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Undercurrents of equality

By Craig Jungwirth

The Visiting Committee studied the quality of life for women students.

Andrea McGimsey '87 chaired the presentation on the quality of life for women students.

McGimsey, along with Bonny Schwenke '86 and Denice Denton G, participated in the discussion. The panelists identified several factors as influences on the quality of life:


"MIT is good at avoiding explicit discrimination," said Schwenke, but "undercurrents" indicate discrimination does exist at MIT. "Channels to the Dean's Office are unclear," she added.

The "Dean's Office needs to develop an awareness of displeasure" expressed by women students, Denton said. Pornography on campus is "definitely a big issue," McGimsey said.

Women also have less interactions in classes and activities, especially sports, she added.

Opportunities to join study groups are also limited by the minority status of women on campus, according to Schwenke.


Women at MIT feel as if they are objects, Schwenke said. She commented that the "male/female ratio is a two-edged sword -- people don't really want to know you ... as a friend ... they really want a date."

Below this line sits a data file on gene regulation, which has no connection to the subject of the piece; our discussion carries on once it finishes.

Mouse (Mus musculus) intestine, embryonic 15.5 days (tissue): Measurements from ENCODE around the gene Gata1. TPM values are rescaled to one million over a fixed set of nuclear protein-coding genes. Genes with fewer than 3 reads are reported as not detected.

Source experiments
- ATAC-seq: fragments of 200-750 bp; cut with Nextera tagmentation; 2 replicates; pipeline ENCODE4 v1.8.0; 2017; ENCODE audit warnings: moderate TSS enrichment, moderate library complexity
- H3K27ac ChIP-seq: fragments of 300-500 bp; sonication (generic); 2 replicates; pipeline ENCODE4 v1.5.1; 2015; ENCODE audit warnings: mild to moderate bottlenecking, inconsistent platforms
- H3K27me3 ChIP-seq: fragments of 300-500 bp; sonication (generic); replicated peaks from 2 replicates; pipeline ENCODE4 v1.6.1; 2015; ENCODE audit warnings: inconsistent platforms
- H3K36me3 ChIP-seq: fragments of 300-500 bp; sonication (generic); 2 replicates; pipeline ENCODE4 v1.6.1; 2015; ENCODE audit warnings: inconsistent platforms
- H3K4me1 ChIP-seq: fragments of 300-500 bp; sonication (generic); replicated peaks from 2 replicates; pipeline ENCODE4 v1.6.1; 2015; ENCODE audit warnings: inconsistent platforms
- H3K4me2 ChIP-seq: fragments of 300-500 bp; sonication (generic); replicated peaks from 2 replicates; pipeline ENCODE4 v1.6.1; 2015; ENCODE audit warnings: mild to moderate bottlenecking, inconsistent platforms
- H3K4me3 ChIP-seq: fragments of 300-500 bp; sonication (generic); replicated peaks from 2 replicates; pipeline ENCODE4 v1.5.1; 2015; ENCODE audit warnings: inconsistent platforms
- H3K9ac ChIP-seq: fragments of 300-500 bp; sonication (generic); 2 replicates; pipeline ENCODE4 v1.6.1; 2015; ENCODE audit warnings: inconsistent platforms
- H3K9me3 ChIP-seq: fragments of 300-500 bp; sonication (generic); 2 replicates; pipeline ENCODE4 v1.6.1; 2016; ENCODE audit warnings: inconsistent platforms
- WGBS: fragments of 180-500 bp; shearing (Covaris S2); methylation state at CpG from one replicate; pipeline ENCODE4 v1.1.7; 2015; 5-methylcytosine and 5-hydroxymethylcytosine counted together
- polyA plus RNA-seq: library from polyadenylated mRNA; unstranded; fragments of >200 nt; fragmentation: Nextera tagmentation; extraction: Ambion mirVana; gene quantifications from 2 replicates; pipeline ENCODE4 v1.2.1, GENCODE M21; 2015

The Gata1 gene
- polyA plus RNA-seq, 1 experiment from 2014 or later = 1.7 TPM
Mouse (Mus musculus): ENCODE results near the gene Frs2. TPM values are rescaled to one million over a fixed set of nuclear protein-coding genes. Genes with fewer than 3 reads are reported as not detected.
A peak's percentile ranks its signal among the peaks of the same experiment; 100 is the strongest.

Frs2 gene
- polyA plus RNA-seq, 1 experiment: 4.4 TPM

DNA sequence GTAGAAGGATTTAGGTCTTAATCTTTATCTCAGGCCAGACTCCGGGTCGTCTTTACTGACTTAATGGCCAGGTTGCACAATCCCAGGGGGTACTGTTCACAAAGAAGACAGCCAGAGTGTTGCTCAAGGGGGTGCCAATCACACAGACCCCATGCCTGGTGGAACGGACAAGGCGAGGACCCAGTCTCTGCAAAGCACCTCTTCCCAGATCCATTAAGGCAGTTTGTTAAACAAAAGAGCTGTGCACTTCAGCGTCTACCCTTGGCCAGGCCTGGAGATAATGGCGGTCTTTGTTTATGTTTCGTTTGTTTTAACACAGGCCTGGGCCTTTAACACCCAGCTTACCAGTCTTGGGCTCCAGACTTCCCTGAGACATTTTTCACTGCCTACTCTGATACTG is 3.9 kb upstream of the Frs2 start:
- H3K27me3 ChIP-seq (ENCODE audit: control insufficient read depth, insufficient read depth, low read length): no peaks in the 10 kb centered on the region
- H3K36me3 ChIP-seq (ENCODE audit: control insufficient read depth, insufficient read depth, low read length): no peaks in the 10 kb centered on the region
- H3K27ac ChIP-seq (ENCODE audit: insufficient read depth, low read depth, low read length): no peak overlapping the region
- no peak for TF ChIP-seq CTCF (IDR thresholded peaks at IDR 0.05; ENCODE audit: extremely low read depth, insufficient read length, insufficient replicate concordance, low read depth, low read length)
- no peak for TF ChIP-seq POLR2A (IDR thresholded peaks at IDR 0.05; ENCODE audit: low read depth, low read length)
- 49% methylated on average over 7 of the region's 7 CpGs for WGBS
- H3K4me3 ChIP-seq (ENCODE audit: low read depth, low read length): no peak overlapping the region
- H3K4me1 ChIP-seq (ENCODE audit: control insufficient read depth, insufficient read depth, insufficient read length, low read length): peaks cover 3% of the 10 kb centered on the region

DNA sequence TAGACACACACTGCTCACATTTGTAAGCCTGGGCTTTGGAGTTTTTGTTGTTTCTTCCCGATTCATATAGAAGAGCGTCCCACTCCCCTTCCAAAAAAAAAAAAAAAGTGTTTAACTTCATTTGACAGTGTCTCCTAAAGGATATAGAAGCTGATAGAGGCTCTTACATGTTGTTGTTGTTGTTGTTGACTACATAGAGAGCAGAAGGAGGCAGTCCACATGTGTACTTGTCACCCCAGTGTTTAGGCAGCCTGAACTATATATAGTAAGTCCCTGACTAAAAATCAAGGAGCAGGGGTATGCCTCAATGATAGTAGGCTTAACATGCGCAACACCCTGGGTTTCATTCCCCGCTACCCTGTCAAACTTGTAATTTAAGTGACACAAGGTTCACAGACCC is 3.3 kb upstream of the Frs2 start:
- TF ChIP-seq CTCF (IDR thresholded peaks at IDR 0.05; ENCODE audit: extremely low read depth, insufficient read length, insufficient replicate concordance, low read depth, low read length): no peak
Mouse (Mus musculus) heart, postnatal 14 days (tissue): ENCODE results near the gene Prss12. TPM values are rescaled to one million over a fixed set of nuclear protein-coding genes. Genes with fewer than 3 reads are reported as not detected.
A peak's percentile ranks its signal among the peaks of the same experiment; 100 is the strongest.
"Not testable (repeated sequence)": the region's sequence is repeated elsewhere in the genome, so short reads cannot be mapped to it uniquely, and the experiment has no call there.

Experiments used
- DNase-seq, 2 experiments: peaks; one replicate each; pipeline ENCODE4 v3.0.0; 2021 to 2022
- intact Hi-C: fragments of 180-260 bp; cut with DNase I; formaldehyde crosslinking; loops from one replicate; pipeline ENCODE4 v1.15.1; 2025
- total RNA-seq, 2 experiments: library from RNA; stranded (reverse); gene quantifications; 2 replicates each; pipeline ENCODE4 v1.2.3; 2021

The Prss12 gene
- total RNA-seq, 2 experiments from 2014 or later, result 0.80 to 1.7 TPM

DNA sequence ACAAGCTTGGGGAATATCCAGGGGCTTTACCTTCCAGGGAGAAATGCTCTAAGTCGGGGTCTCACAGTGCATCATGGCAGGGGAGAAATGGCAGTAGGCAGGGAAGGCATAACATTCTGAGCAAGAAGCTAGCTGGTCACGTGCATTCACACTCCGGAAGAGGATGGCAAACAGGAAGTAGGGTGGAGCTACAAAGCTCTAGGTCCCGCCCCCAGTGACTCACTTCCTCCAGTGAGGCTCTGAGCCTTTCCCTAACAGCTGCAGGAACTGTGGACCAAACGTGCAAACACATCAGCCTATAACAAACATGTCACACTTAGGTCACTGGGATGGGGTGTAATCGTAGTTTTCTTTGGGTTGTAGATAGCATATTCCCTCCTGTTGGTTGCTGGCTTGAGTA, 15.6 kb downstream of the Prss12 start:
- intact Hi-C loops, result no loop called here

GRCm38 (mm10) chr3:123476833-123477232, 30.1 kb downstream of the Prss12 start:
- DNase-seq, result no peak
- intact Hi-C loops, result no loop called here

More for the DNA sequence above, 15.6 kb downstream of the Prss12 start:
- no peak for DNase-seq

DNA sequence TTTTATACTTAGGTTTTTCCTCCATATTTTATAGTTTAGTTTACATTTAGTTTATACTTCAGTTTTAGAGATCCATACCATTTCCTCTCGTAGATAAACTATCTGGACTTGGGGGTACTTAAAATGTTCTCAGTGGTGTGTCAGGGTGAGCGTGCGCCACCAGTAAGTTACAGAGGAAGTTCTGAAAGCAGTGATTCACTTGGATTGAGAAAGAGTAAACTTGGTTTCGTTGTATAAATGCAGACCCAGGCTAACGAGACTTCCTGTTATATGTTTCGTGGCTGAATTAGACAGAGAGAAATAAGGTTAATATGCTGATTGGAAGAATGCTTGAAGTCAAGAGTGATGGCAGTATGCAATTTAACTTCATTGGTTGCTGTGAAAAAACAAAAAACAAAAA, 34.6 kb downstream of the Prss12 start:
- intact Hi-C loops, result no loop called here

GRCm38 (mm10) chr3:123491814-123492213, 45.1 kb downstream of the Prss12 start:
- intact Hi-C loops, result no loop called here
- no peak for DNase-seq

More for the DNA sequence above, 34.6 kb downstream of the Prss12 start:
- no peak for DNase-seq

The minimum requirement of 25 percent of a co-educational dormitory be occupied by women is inadequate, according to McGimsey. She also said that the small number of women in some dormitories can lead to unrealized harassment.

Denton reported on figures gathered in a survey of some 600 Course VI graduate students that indicated the lack of graduate housing led to decentralization of the graduate community, especially the 48 percent of the women who responded to the survey.

Academic Barriers

Twenty-five percent of the women graduate students surveyed indicated that "pace and pressure ... was detrimental to [their] health," Denton said. Difficulty in meeting research demands and developing research skills were also noted as concerns of women graduate students in Course VI, according to Denton.

A general lack of confidence, role models and networks to facilitate meeting other students were also mentioned as concerns in the survey, Denton said.

She suggested that the rigorous implementation of affirmative action programs would improve the confidence of women students by providing more female role models in the science and engineering faculties.

Seventy percent of all women graduate students polled felt isolated in their research groups, she continued. But the Graduate Student Council (GSC) is working on improving graduate student activities, she said.

Schwenke noted "a need for seminars on integrating career and social life" to improve the quality of student life for women at MIT.

ODSA Support

Denton cited the importance of the Staff Assistant Position for Women Students' Interests in the Student Assistances Section of the ODSA as a unifying force for the women's community. The coordination of improvements in The Margaret S. Cheney 1882 Room and the publication of The Cheney Room Papers have served as a gathering place and a source of information for women on campus, she said.